5 Facts About Orville Redenbacher, the Man Behind the Popcorn

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Orville Redenbacher revolutionized popcorn as we know it
Orville Redenbacher

Photo Modified: Flickr/ Orin Zebest/ CC4.0

Redenbacher always preferred stovetop popcorn to microwave popcorn. 

If you’re a fan of microwave popcorn (and who isn’t?), you’ve most likely heard of Orville Redenbacher’s and seen the picture of its friendly looking namesake on every box. But Redenbacher did a lot more than lend his visage to his popcorn company. Here are five things we bet you didn’t know about this popcorn legend.

He Invented His Namesake Strain of Popcorn
Beginning in the early 1950s, Redenbacher went through tens of thousands of hybrid strains of popcorn before settling on the perfect popcorn after nearly 20 years of research, which he brought to the masses in 1970.

He Was a Legendary Agricultural Scientist
Before Redenbacher came along, popcorn hadn’t changed much in more than 5,000 years. But through relentless trial and error, he was able to more than double the size of the hybrid’s resulting popcorn, from the standard 20 times to a lighter, fluffier 40 times, which is today the industry standard.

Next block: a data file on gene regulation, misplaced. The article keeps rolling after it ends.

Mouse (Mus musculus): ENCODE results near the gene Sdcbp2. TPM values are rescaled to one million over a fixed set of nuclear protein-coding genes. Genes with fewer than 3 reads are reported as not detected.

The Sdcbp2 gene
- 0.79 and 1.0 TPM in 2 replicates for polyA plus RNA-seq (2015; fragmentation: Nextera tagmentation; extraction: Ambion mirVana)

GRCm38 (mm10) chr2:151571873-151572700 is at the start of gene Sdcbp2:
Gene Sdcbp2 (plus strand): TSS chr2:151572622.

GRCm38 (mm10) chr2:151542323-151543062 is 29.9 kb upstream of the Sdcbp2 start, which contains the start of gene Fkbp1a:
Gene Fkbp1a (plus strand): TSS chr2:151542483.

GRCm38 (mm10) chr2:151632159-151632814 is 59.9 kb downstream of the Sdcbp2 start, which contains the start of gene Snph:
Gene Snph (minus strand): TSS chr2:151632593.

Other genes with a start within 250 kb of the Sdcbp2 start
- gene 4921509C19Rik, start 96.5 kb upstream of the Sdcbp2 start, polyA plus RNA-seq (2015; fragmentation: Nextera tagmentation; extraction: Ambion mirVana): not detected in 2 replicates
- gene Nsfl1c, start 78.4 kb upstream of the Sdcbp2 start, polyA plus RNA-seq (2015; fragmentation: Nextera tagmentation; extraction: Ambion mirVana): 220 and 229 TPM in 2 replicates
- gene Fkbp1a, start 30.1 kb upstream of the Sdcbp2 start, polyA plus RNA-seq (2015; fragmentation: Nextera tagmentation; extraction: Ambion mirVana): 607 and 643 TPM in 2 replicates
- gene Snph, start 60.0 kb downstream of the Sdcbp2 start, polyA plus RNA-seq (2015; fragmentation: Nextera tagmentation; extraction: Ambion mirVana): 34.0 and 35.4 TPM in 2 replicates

He Didn’t Do It Alone
Redenbacher launched his popcorn company in 1951 with a man named Charlie Bowman; together they ran the company for many decades, with Bowman serving as the company’s president and Redenbacher managing scientific research. Bowman retired as the company’s president in 2006, at the age of 87.

He Was Reluctant to Become the Company’s Namesake
Because he shared the company with Bowman, the magic popcorn strain they built the company around was named RedBow. An advertising agency hired to help launch the popcorn company didn’t like that name, however. The agency convinced them to go with Orville Redenbacher instead, and to put his picture on the label. The popcorn made its first appearance in Chicago’s Marshall Field’s department store in 1970, and within five years the company had captured a third of the country’s popping corn market.

He Never Preferred Microwaving Popcorn
Redenbacher always believed that popcorn made the old-fashioned way on a stovetop turned out far superior to popcorn that was made in a microwave. 

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